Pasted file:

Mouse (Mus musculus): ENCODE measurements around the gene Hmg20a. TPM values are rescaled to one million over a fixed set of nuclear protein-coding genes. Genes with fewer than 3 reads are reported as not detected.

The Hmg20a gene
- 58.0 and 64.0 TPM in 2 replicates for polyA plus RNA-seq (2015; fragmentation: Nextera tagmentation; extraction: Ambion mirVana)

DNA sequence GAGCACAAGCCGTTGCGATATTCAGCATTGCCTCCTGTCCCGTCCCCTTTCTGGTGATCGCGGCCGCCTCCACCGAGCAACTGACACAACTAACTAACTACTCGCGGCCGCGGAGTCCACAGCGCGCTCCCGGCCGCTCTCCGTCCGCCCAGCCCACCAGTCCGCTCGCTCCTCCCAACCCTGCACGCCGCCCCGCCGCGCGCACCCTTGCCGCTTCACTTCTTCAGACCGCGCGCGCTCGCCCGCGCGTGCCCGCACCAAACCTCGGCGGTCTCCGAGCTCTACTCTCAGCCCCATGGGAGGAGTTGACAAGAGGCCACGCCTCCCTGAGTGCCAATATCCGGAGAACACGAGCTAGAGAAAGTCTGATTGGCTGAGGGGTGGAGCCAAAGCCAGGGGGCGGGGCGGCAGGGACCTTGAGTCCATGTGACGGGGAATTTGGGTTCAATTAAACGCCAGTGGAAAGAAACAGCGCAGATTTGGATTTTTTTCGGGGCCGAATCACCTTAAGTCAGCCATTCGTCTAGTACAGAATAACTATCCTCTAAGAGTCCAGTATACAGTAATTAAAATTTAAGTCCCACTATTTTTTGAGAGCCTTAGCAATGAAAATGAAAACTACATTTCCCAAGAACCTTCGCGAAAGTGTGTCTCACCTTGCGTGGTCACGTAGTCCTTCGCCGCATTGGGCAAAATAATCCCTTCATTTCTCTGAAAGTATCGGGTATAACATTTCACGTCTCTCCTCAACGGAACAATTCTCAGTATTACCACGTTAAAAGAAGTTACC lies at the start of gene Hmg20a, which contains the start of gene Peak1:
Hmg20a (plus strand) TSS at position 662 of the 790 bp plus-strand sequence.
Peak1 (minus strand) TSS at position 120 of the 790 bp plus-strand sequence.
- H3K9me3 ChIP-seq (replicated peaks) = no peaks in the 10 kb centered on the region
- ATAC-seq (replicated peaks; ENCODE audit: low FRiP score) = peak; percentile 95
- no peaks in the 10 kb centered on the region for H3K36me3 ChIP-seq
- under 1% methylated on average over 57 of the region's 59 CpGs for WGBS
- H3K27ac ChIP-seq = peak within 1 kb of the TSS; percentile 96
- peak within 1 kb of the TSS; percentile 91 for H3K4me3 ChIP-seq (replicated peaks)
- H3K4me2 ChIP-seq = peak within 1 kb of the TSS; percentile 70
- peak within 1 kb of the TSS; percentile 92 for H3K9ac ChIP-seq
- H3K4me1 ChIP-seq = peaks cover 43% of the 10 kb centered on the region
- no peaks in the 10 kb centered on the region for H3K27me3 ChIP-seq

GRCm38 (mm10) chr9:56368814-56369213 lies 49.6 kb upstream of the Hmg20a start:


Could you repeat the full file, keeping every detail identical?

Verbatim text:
Mouse (Mus musculus): ENCODE measurements around the gene Hmg20a. TPM values are rescaled to one million over a fixed set of nuclear protein-coding genes. Genes with fewer than 3 reads are reported as not detected.

The Hmg20a gene
- 58.0 and 64.0 TPM in 2 replicates for polyA plus RNA-seq (2015; fragmentation: Nextera tagmentation; extraction: Ambion mirVana)

DNA sequence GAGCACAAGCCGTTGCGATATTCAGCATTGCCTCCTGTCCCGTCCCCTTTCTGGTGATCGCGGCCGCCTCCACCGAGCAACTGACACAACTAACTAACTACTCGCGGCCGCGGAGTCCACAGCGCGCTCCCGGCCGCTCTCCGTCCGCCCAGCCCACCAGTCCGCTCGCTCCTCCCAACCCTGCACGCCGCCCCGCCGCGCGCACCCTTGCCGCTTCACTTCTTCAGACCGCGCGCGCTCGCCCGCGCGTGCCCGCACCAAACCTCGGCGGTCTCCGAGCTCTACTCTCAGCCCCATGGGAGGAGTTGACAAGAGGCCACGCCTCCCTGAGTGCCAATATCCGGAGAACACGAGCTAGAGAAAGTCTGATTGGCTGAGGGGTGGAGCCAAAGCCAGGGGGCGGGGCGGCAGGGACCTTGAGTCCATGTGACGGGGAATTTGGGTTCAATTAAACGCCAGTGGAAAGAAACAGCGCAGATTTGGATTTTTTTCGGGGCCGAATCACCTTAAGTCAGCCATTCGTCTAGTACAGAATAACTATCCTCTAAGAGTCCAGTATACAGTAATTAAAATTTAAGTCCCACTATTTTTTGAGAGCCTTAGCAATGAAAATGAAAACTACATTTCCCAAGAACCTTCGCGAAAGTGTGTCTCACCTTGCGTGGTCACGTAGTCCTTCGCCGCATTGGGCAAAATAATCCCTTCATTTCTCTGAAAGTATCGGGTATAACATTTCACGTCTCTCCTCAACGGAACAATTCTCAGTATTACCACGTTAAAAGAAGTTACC lies at the start of gene Hmg20a, which contains the start of gene Peak1:
Hmg20a (plus strand) TSS at position 662 of the 790 bp plus-strand sequence.
Peak1 (minus strand) TSS at position 120 of the 790 bp plus-strand sequence.
- H3K9me3 ChIP-seq (replicated peaks) = no peaks in the 10 kb centered on the region
- ATAC-seq (replicated peaks; ENCODE audit: low FRiP score) = peak; percentile 95
- no peaks in the 10 kb centered on the region for H3K36me3 ChIP-seq
- under 1% methylated on average over 57 of the region's 59 CpGs for WGBS
- H3K27ac ChIP-seq = peak within 1 kb of the TSS; percentile 96
- peak within 1 kb of the TSS; percentile 91 for H3K4me3 ChIP-seq (replicated peaks)
- H3K4me2 ChIP-seq = peak within 1 kb of the TSS; percentile 70
- peak within 1 kb of the TSS; percentile 92 for H3K9ac ChIP-seq
- H3K4me1 ChIP-seq = peaks cover 43% of the 10 kb centered on the region
- no peaks in the 10 kb centered on the region for H3K27me3 ChIP-seq

GRCm38 (mm10) chr9:56368814-56369213 lies 49.6 kb upstream of the Hmg20a start: